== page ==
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Callebaut Says Cocoa Factories Unaffected by Ivory Coast Unrest

Barry Callebaut AG, the world’s largest maker of bulk chocolate, said political unrest following Ivory Coast’s disputed presidential election hasn’t disrupted its cocoa factories or exports from the world’s largest grower.

“Our factories in Abidjan and San Pedro are running normally,” Zurich-based spokesman Raphael Wermuth said in a phone interview today. “We are watching the situation closely in the Ivory Coast and we have taken some precautions in order to ensure the safety of our employees.

‘‘We have been operating in the country since 1963, so we have some experience,’’ he added.

Cocoa advanced in London and New York after Laurent Gbagbo was sworn in as Ivory Coast’s president in defiance of the United Nations and the country’s Electoral Commission, increasing speculation that exports may be disrupted.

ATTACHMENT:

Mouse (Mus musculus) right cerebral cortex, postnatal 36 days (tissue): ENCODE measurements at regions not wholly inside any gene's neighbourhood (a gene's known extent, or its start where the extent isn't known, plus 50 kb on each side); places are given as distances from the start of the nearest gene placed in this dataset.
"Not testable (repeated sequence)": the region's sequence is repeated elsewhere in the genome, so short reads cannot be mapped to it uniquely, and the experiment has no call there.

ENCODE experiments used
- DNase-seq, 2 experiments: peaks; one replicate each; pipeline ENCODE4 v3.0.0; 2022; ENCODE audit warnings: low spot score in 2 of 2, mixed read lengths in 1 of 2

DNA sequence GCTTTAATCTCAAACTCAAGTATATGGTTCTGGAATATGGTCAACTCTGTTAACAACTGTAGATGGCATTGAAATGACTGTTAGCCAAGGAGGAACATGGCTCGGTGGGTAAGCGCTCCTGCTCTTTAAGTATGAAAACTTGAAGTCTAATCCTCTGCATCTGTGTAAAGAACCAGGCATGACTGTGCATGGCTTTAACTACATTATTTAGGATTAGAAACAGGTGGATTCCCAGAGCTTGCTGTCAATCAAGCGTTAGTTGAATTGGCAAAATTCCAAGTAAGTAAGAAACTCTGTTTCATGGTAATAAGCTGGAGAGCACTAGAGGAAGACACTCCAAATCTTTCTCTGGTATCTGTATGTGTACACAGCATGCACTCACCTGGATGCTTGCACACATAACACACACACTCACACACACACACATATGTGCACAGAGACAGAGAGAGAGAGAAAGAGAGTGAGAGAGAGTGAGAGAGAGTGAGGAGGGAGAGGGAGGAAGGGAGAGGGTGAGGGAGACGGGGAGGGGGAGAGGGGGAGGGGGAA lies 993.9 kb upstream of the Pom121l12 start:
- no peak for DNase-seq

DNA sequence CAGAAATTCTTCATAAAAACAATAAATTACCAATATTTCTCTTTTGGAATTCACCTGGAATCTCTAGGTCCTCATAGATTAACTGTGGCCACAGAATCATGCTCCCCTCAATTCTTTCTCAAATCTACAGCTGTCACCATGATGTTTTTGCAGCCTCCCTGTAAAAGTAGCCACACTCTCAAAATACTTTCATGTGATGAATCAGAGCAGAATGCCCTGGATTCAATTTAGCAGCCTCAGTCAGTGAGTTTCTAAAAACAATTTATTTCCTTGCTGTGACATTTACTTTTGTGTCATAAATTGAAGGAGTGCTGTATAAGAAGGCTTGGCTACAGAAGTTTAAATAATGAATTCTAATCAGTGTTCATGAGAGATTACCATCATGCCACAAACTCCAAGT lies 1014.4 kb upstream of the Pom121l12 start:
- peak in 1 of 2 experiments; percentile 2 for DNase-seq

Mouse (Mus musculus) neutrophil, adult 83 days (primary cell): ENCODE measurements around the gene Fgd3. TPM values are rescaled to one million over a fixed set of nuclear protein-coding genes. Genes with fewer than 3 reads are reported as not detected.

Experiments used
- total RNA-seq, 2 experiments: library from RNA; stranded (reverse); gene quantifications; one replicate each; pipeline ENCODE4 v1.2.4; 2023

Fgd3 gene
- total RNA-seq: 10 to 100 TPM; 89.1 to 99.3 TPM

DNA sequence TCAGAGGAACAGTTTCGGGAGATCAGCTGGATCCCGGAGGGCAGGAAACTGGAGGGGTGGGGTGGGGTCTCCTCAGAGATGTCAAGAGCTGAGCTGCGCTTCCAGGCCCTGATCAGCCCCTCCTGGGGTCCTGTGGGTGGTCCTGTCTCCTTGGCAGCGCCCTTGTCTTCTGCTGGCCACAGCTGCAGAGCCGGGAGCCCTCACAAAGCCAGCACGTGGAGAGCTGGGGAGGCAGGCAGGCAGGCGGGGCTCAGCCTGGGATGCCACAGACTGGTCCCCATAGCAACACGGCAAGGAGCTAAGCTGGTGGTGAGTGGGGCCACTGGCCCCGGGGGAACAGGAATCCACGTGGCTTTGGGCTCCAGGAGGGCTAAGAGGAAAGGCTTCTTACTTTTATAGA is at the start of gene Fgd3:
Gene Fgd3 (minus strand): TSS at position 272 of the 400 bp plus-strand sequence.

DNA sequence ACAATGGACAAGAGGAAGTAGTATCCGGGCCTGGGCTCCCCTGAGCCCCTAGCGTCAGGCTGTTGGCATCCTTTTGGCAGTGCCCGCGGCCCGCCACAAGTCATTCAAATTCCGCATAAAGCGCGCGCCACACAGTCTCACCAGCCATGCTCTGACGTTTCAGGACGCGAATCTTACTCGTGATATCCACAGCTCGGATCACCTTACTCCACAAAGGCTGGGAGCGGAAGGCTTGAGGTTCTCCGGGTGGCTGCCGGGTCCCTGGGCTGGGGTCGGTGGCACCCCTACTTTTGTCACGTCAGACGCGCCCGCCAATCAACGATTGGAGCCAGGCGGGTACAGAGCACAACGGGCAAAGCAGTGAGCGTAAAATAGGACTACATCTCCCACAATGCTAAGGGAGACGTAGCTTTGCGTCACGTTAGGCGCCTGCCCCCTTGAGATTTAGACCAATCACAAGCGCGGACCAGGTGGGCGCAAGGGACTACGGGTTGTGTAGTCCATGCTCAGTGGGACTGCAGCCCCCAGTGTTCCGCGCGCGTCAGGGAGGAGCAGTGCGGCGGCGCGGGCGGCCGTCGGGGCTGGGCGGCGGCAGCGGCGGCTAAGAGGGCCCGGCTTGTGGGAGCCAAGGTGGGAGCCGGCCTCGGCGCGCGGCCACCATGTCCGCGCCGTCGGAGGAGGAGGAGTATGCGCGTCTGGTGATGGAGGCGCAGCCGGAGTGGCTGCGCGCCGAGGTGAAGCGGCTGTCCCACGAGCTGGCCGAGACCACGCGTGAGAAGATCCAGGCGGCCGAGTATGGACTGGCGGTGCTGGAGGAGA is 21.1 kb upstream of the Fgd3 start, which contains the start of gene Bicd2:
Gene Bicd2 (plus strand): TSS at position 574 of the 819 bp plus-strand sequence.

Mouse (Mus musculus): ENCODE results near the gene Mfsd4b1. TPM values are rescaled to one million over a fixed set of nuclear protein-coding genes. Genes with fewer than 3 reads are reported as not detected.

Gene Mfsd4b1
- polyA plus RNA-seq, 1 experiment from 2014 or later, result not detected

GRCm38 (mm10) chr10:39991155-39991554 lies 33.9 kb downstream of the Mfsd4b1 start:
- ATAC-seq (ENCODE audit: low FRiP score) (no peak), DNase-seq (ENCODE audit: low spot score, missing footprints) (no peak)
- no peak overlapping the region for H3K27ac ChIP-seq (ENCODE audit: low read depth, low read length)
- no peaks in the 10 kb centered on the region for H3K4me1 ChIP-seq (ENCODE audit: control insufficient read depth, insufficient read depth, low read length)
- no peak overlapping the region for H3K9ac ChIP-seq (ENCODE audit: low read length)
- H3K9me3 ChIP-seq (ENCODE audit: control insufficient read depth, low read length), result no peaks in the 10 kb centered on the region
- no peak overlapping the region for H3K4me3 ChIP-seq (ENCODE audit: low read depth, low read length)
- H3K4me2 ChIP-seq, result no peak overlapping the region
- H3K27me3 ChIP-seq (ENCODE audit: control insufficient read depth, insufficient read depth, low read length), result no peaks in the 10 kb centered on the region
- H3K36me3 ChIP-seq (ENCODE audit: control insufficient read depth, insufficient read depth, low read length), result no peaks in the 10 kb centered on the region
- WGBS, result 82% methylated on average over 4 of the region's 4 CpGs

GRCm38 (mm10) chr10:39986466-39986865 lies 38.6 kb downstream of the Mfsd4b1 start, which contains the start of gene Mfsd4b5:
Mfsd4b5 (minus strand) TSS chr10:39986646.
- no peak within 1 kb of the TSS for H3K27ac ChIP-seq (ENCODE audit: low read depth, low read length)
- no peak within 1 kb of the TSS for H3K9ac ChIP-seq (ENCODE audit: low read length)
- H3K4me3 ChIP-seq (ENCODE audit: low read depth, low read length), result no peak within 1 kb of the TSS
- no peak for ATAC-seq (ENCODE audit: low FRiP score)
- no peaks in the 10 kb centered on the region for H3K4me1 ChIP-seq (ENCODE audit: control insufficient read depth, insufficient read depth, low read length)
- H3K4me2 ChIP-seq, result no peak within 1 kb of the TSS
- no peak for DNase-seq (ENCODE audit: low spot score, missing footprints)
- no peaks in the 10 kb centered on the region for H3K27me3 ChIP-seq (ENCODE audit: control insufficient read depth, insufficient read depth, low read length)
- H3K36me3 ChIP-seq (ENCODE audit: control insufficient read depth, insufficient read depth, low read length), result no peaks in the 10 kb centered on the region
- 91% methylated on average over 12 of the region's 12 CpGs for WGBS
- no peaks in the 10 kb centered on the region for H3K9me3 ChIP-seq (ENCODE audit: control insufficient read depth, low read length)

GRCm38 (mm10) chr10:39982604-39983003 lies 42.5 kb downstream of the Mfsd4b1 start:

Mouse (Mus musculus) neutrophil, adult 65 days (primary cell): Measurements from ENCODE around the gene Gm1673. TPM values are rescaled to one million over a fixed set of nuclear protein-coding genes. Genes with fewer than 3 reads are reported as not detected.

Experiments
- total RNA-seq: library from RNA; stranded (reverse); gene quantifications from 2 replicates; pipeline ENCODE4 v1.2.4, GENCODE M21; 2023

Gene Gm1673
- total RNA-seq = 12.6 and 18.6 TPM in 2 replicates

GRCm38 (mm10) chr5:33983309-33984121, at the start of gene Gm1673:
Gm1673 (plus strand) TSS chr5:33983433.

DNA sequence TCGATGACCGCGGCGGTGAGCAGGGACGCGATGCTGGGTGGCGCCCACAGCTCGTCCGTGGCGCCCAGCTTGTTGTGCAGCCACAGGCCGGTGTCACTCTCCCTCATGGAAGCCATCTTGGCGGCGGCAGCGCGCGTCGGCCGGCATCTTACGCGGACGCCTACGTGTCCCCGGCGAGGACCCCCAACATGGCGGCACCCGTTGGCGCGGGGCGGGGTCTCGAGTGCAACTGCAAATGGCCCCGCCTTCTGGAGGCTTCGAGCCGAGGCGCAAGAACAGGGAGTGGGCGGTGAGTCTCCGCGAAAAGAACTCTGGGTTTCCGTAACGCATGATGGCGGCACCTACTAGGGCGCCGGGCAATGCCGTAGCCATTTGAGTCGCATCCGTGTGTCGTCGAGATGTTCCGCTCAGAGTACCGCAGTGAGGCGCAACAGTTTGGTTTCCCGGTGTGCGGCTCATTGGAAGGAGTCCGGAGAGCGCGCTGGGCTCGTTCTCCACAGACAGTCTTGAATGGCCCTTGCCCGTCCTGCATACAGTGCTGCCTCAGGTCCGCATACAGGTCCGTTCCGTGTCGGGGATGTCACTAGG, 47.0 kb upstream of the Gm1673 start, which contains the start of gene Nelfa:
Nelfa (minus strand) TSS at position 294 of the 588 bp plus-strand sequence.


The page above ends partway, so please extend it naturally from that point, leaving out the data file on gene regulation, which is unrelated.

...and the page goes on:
Gbagbo, the incumbent, was sworn in on Dec. 4 after the Constitutional Council rejected the Electoral Commission’s vote count from the Nov. 28 election, alleging vote rigging in some northern states. Hours later his opponent, Alassane Ouattara, said he had taken the oath of office, citing the 54.1 percent of the vote the commission said he won. The UN, the European Union and the U.S. have all backed Ouattara.

Cocoa for March delivery gained 15 pounds, or 0.8 percent, to 1,974 pounds ($3,098) a metric ton at 12:25 p.m. on NYSE Liffe in London. Prices surged 4.5 percent last week, the biggest gain since the week ended June 4.

The chocolate ingredient for March delivery gained $18, or 0.6 percent, to $2,953 a ton on ICE Futures U.S. in New York. Last week prices surged 5 percent, the most since the week to July 16.

To contact the reporter on this story: Stephen Morris in London at smorris39@bloomberg.net.

To contact the editor responsible for this story: Claudia Carpenter at ccarpenter2@bloomberg.net

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